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If you read any commentary in the wake of Trudeau’s pipeline approvals, you might have come across the sentiment that pipeline opponents are “environmental NIMBYs” and “angry mobs” who are “stuck in bondage to strange ideologies…eyes ablaze with truth oil,” having “demolished trust in agencies.”
Conversely, pipeline proponents are “realistic” and “rational,” able to offer up “informed discussion and courtesy” due to their nuanced understandings of economics and deep respect for regulatory processes.
“In the current political climate, if you disagree with an economic model or the critical assumptions underlying it you court the risk of being labelled an extremist or emotional, or simply unqualified to participate in the debate,” says Jason MacLean, assistant professor of law at Lakehead University and author of two recent Maclean’s essays on climate policy.
It’s a quaint notion: proponents of oilsands and pipeline expansion are mere technocrats only trying to do what’s best for Canada but are being tragically derailed by rabid protesters who don’t care about facts and figures.
But it disguises the much deeper fact that fossil fuel companies exist for the sole purpose of ensuring maximum returns for their shareholders.
Writing off industry opponents as blindly anti-everything ignores the incredible amount of sociopolitical influence the fossil fuel industry deploys to maintain its position in an increasingly carbon-constrained world.
“Private investments of [the fossil fuel industry’s] magnitude create an enormous inertia because the investors will want their money back and investments recuperated, and profit in the end,” Andreas Malm, author of Fossil Capital: The Rise of Steam Power and the Roots of Global Warming, told DeSmog Canada.
“That means they will fight tooth and nail to maintain the infrastructures for as long as possible and for as long as they can generate revenue.”
Despite a clear and urgent need to transition our energy systems to renewable sources, dismantling fossil fuel-based infrastructure has proven “very, very difficult to do,” says Malm, who serves as an associate senior lecturer in human ecology at Sweden’s Lund University.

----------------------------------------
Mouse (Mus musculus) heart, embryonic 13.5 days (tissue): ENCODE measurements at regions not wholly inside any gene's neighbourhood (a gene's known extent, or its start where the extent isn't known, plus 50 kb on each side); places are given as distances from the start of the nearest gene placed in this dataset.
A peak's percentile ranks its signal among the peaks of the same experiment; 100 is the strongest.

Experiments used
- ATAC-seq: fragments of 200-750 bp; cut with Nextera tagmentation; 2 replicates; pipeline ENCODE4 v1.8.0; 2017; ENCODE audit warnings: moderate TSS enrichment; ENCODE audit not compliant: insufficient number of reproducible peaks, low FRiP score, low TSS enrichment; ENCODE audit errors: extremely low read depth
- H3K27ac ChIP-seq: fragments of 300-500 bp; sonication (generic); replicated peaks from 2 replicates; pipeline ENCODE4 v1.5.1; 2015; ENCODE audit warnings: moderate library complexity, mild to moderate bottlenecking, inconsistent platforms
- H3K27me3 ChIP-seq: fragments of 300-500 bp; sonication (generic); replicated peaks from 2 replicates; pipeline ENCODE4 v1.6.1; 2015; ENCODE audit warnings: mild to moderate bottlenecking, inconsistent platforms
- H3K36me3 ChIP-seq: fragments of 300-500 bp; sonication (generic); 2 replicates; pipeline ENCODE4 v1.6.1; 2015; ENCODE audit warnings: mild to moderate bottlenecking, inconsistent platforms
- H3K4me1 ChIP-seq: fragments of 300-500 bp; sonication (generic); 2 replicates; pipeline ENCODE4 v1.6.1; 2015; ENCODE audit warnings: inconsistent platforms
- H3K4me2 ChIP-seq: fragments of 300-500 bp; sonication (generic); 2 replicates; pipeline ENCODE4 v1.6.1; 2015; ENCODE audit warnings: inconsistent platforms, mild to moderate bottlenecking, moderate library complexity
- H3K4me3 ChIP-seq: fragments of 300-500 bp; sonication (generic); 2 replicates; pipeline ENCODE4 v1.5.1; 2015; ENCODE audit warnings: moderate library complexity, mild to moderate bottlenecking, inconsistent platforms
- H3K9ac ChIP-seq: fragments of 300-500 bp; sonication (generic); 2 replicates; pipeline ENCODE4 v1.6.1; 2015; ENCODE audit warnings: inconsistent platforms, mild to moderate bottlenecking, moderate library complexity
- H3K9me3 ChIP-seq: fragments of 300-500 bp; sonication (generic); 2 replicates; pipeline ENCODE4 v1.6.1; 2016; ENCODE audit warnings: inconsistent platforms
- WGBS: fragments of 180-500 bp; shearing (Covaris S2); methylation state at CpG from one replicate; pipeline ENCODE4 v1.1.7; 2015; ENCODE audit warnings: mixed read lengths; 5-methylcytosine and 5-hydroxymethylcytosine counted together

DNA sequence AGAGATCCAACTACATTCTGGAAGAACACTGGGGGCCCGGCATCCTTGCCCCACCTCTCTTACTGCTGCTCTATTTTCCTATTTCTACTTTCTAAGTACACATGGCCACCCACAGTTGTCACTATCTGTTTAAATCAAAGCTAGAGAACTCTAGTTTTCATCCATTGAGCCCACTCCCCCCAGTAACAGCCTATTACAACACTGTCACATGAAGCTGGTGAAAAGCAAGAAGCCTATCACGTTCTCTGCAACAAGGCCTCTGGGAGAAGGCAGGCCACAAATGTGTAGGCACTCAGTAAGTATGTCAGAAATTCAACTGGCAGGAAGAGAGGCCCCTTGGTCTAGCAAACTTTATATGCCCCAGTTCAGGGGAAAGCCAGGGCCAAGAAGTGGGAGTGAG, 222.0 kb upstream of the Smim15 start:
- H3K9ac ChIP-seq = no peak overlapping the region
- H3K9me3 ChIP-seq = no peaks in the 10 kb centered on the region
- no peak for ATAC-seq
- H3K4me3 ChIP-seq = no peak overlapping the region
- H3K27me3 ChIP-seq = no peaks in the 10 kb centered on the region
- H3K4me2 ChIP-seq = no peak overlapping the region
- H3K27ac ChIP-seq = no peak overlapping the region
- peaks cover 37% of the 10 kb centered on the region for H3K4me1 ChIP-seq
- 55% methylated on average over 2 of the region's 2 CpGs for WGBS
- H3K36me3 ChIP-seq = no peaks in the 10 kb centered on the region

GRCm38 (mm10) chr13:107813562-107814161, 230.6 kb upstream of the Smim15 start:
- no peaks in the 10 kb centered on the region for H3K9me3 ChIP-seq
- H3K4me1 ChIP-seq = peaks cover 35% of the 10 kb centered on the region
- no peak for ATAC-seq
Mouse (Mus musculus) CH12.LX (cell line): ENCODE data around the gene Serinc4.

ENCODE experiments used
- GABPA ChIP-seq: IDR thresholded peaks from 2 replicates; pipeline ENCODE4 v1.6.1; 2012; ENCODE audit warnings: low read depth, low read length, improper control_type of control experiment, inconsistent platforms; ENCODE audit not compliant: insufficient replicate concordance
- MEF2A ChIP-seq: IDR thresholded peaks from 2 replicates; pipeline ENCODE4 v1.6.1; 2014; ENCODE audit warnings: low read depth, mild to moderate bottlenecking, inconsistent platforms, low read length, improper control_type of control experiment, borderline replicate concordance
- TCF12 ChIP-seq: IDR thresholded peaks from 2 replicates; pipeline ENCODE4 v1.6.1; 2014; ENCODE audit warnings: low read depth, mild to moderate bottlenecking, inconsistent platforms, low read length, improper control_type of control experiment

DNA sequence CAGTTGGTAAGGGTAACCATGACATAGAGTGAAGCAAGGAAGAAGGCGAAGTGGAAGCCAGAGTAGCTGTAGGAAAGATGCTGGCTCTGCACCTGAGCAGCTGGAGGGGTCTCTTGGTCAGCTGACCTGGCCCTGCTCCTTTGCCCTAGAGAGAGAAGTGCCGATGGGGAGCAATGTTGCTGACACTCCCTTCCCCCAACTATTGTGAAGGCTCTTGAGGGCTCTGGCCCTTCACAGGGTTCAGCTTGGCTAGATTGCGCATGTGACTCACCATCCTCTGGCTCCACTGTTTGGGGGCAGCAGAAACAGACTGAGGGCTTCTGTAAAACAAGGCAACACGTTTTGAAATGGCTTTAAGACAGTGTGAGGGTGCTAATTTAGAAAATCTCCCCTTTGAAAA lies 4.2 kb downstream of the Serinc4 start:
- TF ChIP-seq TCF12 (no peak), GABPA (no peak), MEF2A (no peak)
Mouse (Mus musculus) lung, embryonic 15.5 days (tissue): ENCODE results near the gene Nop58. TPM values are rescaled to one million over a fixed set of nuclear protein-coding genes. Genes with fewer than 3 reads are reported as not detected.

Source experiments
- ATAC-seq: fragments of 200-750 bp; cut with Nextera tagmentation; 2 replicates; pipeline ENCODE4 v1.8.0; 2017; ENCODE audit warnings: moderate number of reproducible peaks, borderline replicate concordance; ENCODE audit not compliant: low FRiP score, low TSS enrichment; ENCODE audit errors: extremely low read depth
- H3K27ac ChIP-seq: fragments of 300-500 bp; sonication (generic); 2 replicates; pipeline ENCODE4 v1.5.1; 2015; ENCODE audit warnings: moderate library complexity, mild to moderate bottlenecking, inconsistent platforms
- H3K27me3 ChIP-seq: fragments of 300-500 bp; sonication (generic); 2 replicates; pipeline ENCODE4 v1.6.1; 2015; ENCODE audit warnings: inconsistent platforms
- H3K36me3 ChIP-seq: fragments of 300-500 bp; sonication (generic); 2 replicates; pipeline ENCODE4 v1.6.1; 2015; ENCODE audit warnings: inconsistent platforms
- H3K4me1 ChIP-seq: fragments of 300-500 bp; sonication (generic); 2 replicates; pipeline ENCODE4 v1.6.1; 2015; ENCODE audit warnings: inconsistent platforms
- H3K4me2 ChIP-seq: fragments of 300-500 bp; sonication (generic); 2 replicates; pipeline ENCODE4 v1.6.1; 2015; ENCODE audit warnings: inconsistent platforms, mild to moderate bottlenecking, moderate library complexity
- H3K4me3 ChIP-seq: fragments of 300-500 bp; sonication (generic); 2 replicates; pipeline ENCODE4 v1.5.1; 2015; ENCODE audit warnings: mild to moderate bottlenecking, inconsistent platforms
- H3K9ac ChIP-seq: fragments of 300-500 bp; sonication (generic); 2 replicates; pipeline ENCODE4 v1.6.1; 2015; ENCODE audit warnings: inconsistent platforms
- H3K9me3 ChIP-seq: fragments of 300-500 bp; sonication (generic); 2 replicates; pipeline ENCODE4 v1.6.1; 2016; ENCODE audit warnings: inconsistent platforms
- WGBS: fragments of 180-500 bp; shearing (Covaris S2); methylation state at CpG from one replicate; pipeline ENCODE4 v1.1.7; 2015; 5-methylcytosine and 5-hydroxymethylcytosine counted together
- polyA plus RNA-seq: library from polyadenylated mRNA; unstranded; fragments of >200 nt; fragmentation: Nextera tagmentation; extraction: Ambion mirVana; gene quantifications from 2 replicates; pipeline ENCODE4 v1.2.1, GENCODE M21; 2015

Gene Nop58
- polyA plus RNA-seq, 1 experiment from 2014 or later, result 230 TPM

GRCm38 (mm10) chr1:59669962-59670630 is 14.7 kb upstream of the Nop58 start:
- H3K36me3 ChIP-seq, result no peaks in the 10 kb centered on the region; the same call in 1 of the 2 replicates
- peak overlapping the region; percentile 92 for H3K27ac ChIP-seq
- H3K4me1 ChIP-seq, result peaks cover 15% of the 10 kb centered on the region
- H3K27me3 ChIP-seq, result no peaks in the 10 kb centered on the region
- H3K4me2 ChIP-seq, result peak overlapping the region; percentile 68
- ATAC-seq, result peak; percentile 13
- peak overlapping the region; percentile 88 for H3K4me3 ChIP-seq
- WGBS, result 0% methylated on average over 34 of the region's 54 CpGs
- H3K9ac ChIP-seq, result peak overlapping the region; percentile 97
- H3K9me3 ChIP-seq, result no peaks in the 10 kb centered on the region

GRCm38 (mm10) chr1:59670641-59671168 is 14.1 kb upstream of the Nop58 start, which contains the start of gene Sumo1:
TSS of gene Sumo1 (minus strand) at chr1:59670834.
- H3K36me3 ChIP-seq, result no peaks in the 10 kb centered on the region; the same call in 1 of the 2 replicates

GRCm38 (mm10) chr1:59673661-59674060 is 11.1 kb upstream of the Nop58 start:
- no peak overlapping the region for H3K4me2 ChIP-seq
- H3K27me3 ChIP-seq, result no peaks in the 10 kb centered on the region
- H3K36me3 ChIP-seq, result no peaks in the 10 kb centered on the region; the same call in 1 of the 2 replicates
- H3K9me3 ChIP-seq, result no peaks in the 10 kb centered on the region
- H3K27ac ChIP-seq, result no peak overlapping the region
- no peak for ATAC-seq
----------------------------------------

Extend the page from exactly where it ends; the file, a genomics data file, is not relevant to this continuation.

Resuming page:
“Efforts to mitigate climate change have generally been very naive about how deeply rooted fossil fuels are in certain power structures related to wealth accumulation.”
“Their business interests are at stake here,” he concludes. “They want to survive. They want to continue digging fossil fuels out of the ground. As long as they are not challenged, we won’t make any progress on climate.”
From supercharged lobbying efforts to hefty political donations to high-profile public relations campaigns that influence even our deepest personal notions of freedom, the fossil fuel industry plays an aggressive role in contouring the politically possible — all in an effort to keep opponents and alternatives at bay.
A common refrain from fossil fuel companies and associations is that their products underpin our entire way of life.
In many ways, this is true.
As Bob Johnson, associate professor of history at National University in San Diego and author of Carbon Nation: Fossil Fuels in the Making of American Culture, points out, everything from cooking soup on a stove, to practising hot yoga, to flying across the country to visit relatives for Christmas, to protecting national parks from deforestation draws on the availability of cheap fossil fuels.
But it’s also no coincidence that we’re living in a society completely dependent on fossil fuels.
“That way of life had to be engineered,” says Timothy Mitchell, chair and professor of Middle Eastern, South Asian and African Studies at Columbia University and author of Carbon Democracy: Political Power in the Age of Oil.
“The oil companies and others worked very hard to create a way of life that would become enormously dependent on oil and carbon-heavy: gas-guzzling automobiles, to interstate highway systems, to suburban life, to any number of ways of living to which there were always alternatives.”
It might sound conspiratorial. But there are many examples of fossil fuel companies directly funding efforts to deny climate change, including ExxonMobil and Talisman Energy (in 2004, the latter funnelled money to the notorious Friends of Science group, which claims climate change is caused by solar flares).
Mitchell says industry has also done a lot to encourage car-based cultures, including sponsoring and publishing travel guides, maps and ads in which the car became a centrepiece of consumer lifestyles.
Johnson said that’s been aided by the work of think tanks and industry associations — including the Cato Institute (started and funded by Charles Koch) and the American Petroleum Institute — creating a deep cultural relationship between concepts of mobility and freedom.
Johnson says an industry film in the 1950s proposed a Petroleum Bill of Rights, taking the U.S. Constitution and assigning relationships between specific articles and petroleum, such as the freedom of movement and travel.
“These are people and institutions whose goal is to shape public opinion through things like children’s programming, editorials, buying up newspaper influence, having journalists in hand and subsidizing politicized science,” Johnson says.
As the University of Ottawa’s Patrick McCurdy has identified with his MediaToil project, multi-million dollar advertising campaigns by corporations have strategically evolved over the years in response to criticisms, with recent efforts targeting “lifestyle rhetoric.”
Enbridge’s recent “Life Takes Energy” campaign directly connects “dinner with dad,” “amazing journeys” and caring for one’s newborn child to oil and gas products.